Memorial in City Square, Argent Street.
8 hour day mural, Beryl Street.
Also known as Broken Hill Mining & Minerals Museums.
Geocentre silver nodule mineral.
Geocentre mineral with gold streaks
Broken Hill Trade Hall exterior.
Broken Hill Trade Hall interior.
Sulphide Street Railway Station rolling stock.
Broken Hill Mosque, founded by Afghan Cameleers.
Broken Hill RSL Museum.
Royal Flying Doctor Museum.
Reenactment of calling in an accident.
We’re so lucky to have opportunities to visit museums around NSW. Last week, we visited Broken Hill and discovered fascinating stories of colourful characters and local history.
The town is named after the jagged rocky ridge that rose above the undulating country known by early pastoralist as “the broken hill”. As romantic as that sounds the town’s horizons are in fact dominated by the gigantic “mullock hill”, a seven kilometre plateau of tailings and waste rock from the mines. This dominates the city. It can be seen from almost everywhere and powerfully defines the atmosphere of the town.
Located on top of this “hill” is the popular tourist destination, the Miners’ Memorial which stands out starkly against the skyline – a poignant reminder of lives lost and hard times endured.
Not surprisingly, references to mining history and minerals dominate the story of Broken Hill. Many of the street names around the town centre are named after rocks and minerals, e.g. Argent Street, Cobalt Street, Crystal Street and Beryl Street (and yes, Beryl really is a mineral!). Broken Hill’s lead-silver-zinc ore deposit carries the mantle of being the largest ever discovered and is the birthplace of the BHP (Broken Hill Propriety) company.
So it was apt then that the first museum we visited was the Albert Kersten Mining and Mineral Museum, located on the corner of Crystal and Bromide Streets. It’s open 7 days per week.
Also known as the GeoCentre, or the Broken Hill Mining & Minerals Museums, the museum is home to the iconic Silver Tree, a spectacular ornament made from 8.5 kilograms of silver. Photography of the tree isn’t permitted although images are prominently displayed on the museum’s website.
Start your visit with the introductory video to the geological history of Broken Hill in the theatrette. Apparently children love this museum and are especially drawn to the marvellous display of minerals which even tempts those without interest in geology or knowledge of minerals, ore or rocks. You can see some of our favourites in the slideshow above.
A few blocks away on the corner of Blende and Sulphide Streets is Trades Hall. Landmark building, constructed in 1905 and home to the Broken Hill union movement, the museum documents the history of the union strikes of 1892, 1909 and 1919. This is local history at its best, with clear links made between these events–the 35 hour week, groundswell political action, improved working conditions–and our current day work environments. The building is open to the public and both the architecture and the stories displayed make it well worth a visit.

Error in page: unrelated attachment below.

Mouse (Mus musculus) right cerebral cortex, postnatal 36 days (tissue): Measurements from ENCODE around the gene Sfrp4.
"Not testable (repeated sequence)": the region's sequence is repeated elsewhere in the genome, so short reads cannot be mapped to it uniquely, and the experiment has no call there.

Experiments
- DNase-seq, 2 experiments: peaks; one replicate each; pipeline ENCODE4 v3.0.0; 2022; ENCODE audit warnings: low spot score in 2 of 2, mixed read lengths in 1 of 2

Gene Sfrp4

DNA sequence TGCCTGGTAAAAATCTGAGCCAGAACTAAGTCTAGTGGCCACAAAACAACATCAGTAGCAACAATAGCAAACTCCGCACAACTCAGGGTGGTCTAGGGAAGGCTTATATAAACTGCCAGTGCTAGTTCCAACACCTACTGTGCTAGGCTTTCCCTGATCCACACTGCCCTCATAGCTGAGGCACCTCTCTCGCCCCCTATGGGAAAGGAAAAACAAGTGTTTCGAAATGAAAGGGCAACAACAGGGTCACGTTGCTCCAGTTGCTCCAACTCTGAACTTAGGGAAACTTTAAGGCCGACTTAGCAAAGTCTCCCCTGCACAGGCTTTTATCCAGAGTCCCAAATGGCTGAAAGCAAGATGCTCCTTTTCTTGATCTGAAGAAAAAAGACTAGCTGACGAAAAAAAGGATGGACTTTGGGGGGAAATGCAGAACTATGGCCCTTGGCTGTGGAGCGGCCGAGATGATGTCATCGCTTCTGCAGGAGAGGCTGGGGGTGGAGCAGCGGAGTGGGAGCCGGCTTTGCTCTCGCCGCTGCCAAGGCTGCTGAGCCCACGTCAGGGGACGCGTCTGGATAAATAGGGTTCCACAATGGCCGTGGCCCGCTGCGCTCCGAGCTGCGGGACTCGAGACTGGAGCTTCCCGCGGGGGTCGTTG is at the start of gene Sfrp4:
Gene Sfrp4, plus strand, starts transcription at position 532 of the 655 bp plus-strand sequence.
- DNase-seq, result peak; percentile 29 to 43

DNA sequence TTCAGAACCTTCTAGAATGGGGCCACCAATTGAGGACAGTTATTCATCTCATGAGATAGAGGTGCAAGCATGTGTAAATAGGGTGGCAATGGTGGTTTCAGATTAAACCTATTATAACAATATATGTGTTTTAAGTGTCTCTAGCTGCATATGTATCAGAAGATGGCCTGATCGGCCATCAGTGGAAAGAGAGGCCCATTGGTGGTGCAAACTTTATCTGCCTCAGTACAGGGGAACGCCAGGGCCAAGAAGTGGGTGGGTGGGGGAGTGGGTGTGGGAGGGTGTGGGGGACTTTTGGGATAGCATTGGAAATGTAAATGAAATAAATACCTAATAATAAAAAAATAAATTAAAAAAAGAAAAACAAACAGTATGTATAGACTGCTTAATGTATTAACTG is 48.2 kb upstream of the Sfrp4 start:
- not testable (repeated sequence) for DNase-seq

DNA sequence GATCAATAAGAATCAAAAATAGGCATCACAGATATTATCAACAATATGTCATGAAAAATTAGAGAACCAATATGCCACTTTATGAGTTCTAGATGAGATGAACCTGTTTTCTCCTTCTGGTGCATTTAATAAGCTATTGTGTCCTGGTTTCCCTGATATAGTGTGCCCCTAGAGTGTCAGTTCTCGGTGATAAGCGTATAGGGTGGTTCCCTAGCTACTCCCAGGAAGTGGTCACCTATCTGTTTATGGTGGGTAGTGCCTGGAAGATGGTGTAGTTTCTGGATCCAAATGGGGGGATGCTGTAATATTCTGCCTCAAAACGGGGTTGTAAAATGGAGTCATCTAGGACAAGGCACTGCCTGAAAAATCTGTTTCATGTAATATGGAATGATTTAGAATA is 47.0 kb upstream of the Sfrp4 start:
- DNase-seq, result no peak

Next stop. The Sulphide Street Railway and Historical Museum–a museum with something for everybody. Open 7 days, it houses the Silverton Tramway Company locomotives & memorabilia in the original 1905 station building and grounds. The Broken Hill Migrant Heritage Museum, Hospital Museum, Ron Carter Transport Pavilion and the Tess Alfonsi Mineral Collection are also located onsite.
This is local history at its best, with clear links made between these events–the 35 hour week, groundswell political action, improved working conditions–and our current day work environments.
The Broken Hill Migrant Heritage Museum was our immediate favourite and is particularly impressive, telling the stories of the lives of people from non-English speaking backgrounds that made Broken Hill their home since 1883. It focuses on the reasons they came, their remarkable journeys and the initial impressions of this alien home.
If you are interested in migration stories you’ll love the Synagogue of the Outback Museum, located at 165 Wolfram Street in Broken Hill. It’s open every Monday, Wednesday & Sunday from 10am to 3pm and tells the history of the Jewish community in Broken Hill from the 1880s to the 1960s.
Back that up with a visit to the Afghan Mosque and you’ll start to get a picture of the people who made Broken Hill the place it is today. The mosque presents a completely unique experience. It’s said to be the first mosque built in NSW and the only surviving mosque built by cameleers in Australia. Ring to make an appointment for a tour of the mosque, and if you’re lucky enough to score local resident Bobby Shamroze as your tour guide, you’ll be entertained with colourful stories of the old camel camp that surrounded the mosque.
The RSL Hall of Fame Museum is located on Argent Street, almost opposite the Regional Art Gallery. It is open Monday, Wednesday and Friday 9.30am - 12pm and Tuesday and Thursday 9.30am - 3pm.
One of the standouts of the feast of museums in this rocky town is the story of the Royal Flying Doctor Service, featured at the Bruce Langford Visitors Centre. Open 7 days a week, it combines a museum, theatre and shops. The professional and interactive displays show the history of the Service, and feature tributes to the doctors, pilots and flight nurses who provide such an important and valued service to the many community groups.
Broken Hill presents an amazing experience; the geography, the landscape and the riches brought forth from it are a perfect companion to the vigour and tenacity of the local people and their stories.
And be sure – while it’s 'a flying visit' to get there, you’ll need a week to see this and more in the region!
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